The blockchain network now has PlasmaChain, GameChain, and SocialChain in production.
Known for its “truly scalable” blockchain trading card game Zombie Battleground, the Loom Network has been making headway in the Ethereum scaling space. Loom’s software development kit apparently enables developers to build scalable blockchain games and social networks. Most recently, though, the team announced it is running three sidechains – PlasmaChain, GameChain, and SocialChain – to further make its scaling vision a reality.
To provide some history on Loom’s progress, the crew announced its ZombieChain earlier this year. The shared sidechain employs a delegated proof-of-stake (DPoS) consensus algorithm like EOS. DPoS is similar to conventional proof-of-stake in that it requires validators to vote on blocks, but as the name suggests, DPoS relies upon community members to “elect” super representatives who ultimately validate the network (think of a representative democracy).
Because ZombieChain is a shared sidechain, anyone can run a Dapp on it if they pay the fixed monthly hosting fee. This model sidesteps gas payments so that, for instance, a game’s players would not be charged microtransactions for every action they make in the game. Loom likens this setup to traditional web hosting.
PlasmaChain, on the other hand, represents the new and improved ZombieChain. As the Loom team began developing its Zombie Battleground marketplace on top of ZombieChain, it realized the sidechain “had potential to become something much larger than originally intended,” noted Loom co-founder James Martin Duffy.
This realization led the crew to make the chain a central hub for token transactions to be connected to the Ethereum mainnet through Plasma Cash. Duffy describes PlasmaChain as an Ethereum bridge with its own decentralized exchange. He maintains that other sidechains could use PlasmaChain for “faster and cheaper transactions without ever touching mainnet.”
For a bit of context, Plasma is a solution that theoretically scales the Ethereum blockchain by introducing a framework of off-chain transactions. Because these transactions would not propagate throughout the mainchain, the sidechains that house them would experience faster speeds and lower gas costs.
However, Plasma Cash, as explored by Vitalik Buterin, essentially modifies the Plasma system in that instead of requiring each block to be authenticated, a coin ID would act as a compact proof of the blockchain’s transaction history, thereby circumventing the need to monitor the validity of every block. This modified system purportedly protects against double-spending and theft because each token would be indivisible and unmerged.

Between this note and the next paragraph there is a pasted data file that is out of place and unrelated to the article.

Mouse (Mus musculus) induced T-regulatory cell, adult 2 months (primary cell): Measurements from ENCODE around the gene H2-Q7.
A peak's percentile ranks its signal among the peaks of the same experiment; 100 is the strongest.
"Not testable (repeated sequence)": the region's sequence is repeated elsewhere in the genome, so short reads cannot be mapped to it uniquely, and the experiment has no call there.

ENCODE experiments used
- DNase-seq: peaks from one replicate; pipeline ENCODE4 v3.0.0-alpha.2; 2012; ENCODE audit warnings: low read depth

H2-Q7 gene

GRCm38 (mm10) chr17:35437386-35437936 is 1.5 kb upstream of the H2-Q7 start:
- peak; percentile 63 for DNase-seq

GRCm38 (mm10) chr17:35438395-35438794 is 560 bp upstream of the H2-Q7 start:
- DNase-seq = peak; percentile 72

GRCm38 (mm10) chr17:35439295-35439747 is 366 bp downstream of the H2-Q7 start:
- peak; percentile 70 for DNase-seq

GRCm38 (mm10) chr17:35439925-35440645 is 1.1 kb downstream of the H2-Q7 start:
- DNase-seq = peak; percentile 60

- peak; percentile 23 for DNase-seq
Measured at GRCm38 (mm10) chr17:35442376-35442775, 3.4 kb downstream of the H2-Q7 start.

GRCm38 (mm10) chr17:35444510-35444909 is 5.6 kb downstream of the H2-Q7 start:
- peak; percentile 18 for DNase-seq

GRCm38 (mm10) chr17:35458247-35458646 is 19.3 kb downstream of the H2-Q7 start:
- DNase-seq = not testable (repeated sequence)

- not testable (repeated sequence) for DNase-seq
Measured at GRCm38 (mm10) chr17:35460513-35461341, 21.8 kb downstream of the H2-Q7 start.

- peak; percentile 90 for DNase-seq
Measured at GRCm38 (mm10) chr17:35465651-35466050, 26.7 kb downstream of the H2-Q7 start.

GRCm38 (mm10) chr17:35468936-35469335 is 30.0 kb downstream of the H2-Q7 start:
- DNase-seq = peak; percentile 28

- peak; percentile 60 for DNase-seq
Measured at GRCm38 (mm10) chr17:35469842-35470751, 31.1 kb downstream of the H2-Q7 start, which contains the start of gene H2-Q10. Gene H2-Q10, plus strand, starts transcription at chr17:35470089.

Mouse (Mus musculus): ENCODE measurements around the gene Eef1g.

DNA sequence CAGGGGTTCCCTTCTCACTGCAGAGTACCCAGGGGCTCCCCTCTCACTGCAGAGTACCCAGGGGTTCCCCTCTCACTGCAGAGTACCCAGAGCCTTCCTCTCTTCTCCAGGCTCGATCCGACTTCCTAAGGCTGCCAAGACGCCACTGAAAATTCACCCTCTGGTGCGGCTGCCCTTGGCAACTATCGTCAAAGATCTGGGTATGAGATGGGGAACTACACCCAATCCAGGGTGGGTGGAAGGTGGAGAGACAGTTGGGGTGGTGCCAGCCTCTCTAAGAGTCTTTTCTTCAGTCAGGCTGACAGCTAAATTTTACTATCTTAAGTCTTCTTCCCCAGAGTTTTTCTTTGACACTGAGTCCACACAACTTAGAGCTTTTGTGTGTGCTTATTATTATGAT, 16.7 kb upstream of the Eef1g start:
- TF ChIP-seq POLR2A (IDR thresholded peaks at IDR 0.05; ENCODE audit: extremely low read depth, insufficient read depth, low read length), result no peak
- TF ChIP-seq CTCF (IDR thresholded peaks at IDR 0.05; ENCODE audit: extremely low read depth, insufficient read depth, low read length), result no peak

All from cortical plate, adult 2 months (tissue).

Loom’s implementation of Plasma Cash, though, specifically concerns non-fungible ERC721 tokens. It is unclear how this use fully relates to Buterin’s conception of the Plasma Cash model.
Regardless, the Loom team’s PlasmaChain is a significant upgrade from its ZombieChain. According to Duffy, the rebranded chain will feature native payments in Ether and LOOM (Loom Network’s cryptocurrency), as well as plans for Bitcoin integration in the future.
The next sidechain within the network, GameChain, is what Loom is using to run the alpha version of Zombie Battleground. This chain is a sidechain to PlasmaChain; therefore, it does not directly link to the Ethereum mainnet.
GameChain works as the interface for most game functions, allowing users to play without needing to interact much or at all with the underlying technology. In Zombie Battleground, for example, the cards used in the game are stored on PlasmaChain, but the other core backend aspects – matchmaking, tournaments, player rankings, etc. – occur on GameChain.
Currently, this sidechain is used internally within Loom, but the team plans to make the chain available to third-party game developers later.
The crew’s last sidechain, SocialChain, is what Loom is using to run DelegateCall, or the team’s social network Dapp. DelegateCall allows users to earn tokens through their contributions to the network (think of reddit’s karma system). Instead of simply earning karma, though, individuals can redeem their points for ERC20 tokens, called DelegateCall tokens, on the Ethereum mainnet.
Like with GameChain, Loom intends to allow other social network Dapp developers to use the sidechain in the future.
The Loom crew has made significant progress toward utilizing Ethereum scalability improvements, but there’s still a long way to go. Zombie Battleground – Loom’s flagship game – is still only available as a private alpha.
Still, there is credit to be given in terms of Loom’s goal of blockchain accessibility – it wants to provide end users with a seamless experience, regardless of individuals’ background in and knowledge of the technology. In this way, Loom uses blockchain tech but hides it so that people do not have to worry about its complexities. That may be a smart move on the team’s part to spur mass adoption.
In any case, Loom Network is a project to follow.
Daniel Putney is a full-time writer for ETHNews. He received his bachelor’s degree in English writing from the University of Nevada, Reno, where he also studied journalism and queer theory. In his free time, he writes poetry, plays the piano, and fangirls over fictional characters. He lives with his partner, three dogs, and two cats in the middle of nowhere, Nevada.
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